Considering preferred combination of characters for estimating an integrity of grain yield/plant, it can be suggested that straight selection of whole plant may be based on effective tillers, spike length, number of grains/ear, economic yield and seed density. These may be selection criteria during choice of parent. Thus presence of high variability in material indicates potential for improvement through selection. Similar finding have been reported by Konovalov et al. (1991), Sharma and Maloo (1994) and Russell et al. (2011), Hu¨bner et al. (2012). To continue improvements in breeding new cultivars, the diversity locked away in large germplasm collections must be utilized. The accessibility of genebank information has been greatly improved by the Internet web browsing system, although the exchange of seed has become more strictly regulated. We must solve these political problems and prepare for the further use of current barley diversity. Techniques based on genome sequences and resulting tools will accelerate the precise use of current diversity preserved in genebank collections.


Jilal (2011) indicates that throughout time, landraces recognized as valuable sources of resistance to pest, diseases and abiotic stresses have been increasingly replaced by commercial cultivars. Evaluating genetic diversity in cultivated plants for plant breeding programs and heritable resources protection has a vital usage (Khajavi et al., 2014). Determining the level of variation within and among barley populations is an essential step towards conserving genetic resources and developing future strategies for plant improvement (Backes et al., 2009). Genetic diversity among and within plant species is in danger of being reduced. Some studies on genetic diversity of barley have focused on phenological and quantitative traits Mohtashami (2015). According to Malik et al. (2014), many authors showed that grain yield is an ultimate product of the action and interaction of number of components such as number of tillers, number of grains per spike, 1000-grain weight, plant height, harvest index and etc.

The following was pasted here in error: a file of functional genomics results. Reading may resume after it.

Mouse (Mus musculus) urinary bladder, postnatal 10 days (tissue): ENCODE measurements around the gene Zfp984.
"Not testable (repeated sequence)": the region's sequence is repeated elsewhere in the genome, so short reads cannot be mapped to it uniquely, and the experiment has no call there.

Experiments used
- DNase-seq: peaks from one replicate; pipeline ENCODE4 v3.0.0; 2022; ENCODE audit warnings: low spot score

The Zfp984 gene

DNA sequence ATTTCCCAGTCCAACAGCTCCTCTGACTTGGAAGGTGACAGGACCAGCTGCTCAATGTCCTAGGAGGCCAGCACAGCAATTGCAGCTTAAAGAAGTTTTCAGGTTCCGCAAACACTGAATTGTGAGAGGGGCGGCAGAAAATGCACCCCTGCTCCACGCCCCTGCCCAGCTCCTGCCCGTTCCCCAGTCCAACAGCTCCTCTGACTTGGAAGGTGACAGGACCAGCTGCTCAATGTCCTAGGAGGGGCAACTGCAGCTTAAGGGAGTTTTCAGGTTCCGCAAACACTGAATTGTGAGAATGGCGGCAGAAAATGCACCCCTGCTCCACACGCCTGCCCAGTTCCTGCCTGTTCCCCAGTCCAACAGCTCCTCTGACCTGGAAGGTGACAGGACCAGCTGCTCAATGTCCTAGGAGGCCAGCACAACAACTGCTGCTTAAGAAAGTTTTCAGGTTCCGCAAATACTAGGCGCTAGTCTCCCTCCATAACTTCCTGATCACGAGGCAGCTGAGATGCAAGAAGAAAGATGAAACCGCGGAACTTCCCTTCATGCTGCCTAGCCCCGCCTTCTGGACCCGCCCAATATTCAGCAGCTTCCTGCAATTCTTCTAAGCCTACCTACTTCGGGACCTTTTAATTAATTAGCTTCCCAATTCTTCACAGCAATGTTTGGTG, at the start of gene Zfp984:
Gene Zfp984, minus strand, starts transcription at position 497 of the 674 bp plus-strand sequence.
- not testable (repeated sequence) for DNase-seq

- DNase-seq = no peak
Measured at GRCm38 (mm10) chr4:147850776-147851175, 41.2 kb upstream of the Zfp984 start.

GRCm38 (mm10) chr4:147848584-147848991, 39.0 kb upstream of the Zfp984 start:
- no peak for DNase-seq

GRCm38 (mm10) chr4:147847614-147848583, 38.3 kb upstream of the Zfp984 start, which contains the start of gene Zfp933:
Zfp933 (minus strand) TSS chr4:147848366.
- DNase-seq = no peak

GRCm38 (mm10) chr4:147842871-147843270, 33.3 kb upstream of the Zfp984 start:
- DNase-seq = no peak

An overall analysis reveals that the germplasm resources will be of little value unless these are properly evaluated, because evaluation provides an estimate of its great value.


2 Materials and Methods

A total of 530 barley germplasm collected from different barley coordinating units of India with two standards (Hulled and hull-less) were planted in single row of 1.5 m length at JNKVV, College of Agriculture Rewa MP during rabi 2016-17. The experiment was organized in Augmented Block Design, with two checks repeated after every 13 lines of test entries. Spacing between rows was 25 cm. distance of plants within rows was maintained at about 10 cm by thinning, fertilizer was applied at the rate of 60:30:20 NPK per hectare as per soil test based. Agronomic practices were adopted for raising good crop. Statistical analysis was carried out on computer PC-XL of JNKVV, Regional Agriculture Station Sagar (MP), India using Augmented Block Design (Federer, 1956).


Authors' contributions

R.S. Raikwar participated in the design of the study, in the experimental conduction of essays, in the statistical analysis and in the manuscript writing. R.K. Saraf participated in the design and supervision of the study and preparation of the final manuscript. All authors have read and approved the final manuscript.



The authors are grateful to Director, National Bureau of Plant Genetic Resources, New Delhi, Project Coordinator, All India Coordinated Wheat & Barley Improvement Project Karnal Haryana India, for providing valuable germplasm collection and Director Research JNKVV, Jabalpur for research facility to undertake the proposed work.



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Bloom A.J., Burger M., Rubio-Asensio J.S., and Cousins A.B., 2010, Carbon dioxide enrichment inhibits nitrate assimilation in wheat and Arabidopsis, Science, 328: 899-903

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Federer W.L., 1956, Augmented design, Hawain Planters Record, 55: 191-208


Hawkes J.G., 1981, Germplasm collection, evaluation and use, In plant Breeding II (ed KJ. Frey), IOWA State univ. Press IOWA, pp.57-84


Hu¨bner S., Flavell A.J., Fridman E., Graner A., Korol A., and Schmid K.J., 2012, Islands and streams: clusters and gene flow in wild barley populations from the levant, Mol Ecol., 21: 1115-1129
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Russell J., Dawson I.K., Flavell A.J., Steffenson B., Weltzien E., Booth A., Ceccarelli S., Grando S., and Waugh R., 2011, Analysis of more than 1,000 SNPs in geographically-matched samples of landrace and wild barley indicates secondary contact and chromosome-level differences in diversity around domestication genes, New Phytologist, 191: 564-578